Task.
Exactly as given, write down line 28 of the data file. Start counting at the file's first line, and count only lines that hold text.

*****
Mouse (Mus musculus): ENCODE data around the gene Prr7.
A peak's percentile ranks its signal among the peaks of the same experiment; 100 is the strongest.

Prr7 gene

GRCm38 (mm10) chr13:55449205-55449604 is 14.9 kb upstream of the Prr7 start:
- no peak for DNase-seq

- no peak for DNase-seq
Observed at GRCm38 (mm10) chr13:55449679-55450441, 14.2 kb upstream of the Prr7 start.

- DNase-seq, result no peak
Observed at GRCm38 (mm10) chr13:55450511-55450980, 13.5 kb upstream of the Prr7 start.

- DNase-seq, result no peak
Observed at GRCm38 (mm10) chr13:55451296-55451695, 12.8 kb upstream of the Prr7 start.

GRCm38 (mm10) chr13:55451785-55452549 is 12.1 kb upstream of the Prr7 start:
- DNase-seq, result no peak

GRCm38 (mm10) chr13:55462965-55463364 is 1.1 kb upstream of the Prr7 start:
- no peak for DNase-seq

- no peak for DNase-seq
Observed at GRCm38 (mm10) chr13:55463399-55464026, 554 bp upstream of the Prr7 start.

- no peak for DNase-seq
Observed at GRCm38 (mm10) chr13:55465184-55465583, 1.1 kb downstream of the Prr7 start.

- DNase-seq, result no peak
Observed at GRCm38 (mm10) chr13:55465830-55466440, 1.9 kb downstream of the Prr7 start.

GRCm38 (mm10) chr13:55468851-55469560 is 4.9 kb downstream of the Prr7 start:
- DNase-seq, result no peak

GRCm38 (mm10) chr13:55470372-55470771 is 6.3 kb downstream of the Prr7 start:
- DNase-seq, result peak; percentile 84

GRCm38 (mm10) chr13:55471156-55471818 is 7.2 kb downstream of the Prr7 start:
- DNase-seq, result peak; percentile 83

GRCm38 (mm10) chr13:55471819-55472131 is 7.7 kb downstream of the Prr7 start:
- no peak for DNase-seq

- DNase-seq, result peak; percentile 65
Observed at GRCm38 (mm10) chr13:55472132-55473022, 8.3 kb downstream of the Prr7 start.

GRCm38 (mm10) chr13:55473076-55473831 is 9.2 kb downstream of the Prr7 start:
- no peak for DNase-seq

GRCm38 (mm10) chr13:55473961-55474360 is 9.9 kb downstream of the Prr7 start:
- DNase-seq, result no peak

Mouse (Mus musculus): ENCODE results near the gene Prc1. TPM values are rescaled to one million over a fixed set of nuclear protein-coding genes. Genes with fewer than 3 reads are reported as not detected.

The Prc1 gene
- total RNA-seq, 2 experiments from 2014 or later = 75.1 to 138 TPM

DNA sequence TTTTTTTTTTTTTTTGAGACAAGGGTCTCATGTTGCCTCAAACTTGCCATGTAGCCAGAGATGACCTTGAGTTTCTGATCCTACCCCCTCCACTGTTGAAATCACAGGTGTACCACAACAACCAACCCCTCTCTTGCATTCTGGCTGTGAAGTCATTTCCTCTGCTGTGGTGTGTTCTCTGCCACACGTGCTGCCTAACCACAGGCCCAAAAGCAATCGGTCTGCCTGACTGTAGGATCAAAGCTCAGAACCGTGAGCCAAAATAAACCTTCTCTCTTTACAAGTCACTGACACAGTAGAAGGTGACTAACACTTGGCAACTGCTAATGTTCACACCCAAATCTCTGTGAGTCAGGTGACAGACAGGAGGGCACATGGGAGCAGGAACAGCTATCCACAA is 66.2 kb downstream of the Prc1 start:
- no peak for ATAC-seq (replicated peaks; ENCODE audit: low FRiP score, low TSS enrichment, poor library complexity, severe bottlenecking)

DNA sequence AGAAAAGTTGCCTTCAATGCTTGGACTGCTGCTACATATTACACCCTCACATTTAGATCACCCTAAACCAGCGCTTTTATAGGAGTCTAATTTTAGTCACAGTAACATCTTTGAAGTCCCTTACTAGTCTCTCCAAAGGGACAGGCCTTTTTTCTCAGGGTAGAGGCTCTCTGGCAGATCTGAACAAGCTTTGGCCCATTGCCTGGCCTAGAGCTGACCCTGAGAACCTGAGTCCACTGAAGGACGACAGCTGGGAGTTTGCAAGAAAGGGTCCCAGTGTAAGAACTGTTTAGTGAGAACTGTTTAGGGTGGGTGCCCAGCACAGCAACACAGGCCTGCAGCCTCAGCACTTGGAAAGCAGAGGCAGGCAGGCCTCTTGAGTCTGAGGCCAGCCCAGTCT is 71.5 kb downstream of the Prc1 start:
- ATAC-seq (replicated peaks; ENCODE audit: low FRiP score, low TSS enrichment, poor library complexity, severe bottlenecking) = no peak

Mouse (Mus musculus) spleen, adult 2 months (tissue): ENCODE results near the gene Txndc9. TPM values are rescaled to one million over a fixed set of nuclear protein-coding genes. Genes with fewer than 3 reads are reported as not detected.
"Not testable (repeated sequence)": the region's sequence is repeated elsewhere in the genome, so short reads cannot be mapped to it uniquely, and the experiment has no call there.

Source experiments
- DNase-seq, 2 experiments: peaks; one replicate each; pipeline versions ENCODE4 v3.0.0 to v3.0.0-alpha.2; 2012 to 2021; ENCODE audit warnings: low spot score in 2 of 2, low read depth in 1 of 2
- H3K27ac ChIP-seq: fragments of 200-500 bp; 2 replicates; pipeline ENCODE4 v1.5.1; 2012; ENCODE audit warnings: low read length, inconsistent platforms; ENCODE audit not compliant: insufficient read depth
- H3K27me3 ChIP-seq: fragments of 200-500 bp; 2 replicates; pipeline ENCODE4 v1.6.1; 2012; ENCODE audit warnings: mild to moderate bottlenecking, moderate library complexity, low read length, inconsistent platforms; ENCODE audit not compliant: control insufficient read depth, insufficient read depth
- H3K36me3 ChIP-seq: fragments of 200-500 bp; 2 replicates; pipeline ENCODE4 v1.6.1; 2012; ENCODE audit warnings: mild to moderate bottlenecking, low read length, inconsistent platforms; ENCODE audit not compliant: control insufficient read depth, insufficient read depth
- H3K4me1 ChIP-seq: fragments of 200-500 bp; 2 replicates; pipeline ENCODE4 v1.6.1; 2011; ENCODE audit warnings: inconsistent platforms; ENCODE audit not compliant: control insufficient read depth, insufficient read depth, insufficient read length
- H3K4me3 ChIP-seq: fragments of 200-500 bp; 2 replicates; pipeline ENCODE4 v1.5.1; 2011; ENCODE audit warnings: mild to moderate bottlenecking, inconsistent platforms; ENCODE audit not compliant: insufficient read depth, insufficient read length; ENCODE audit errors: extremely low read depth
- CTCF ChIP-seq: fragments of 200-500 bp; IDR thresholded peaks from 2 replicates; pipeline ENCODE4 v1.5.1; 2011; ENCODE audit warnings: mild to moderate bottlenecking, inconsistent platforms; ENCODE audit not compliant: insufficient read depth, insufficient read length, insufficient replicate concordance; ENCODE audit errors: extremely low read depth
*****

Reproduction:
GRCm38 (mm10) chr13:55471819-55472131 is 7.7 kb downstream of the Prr7 start: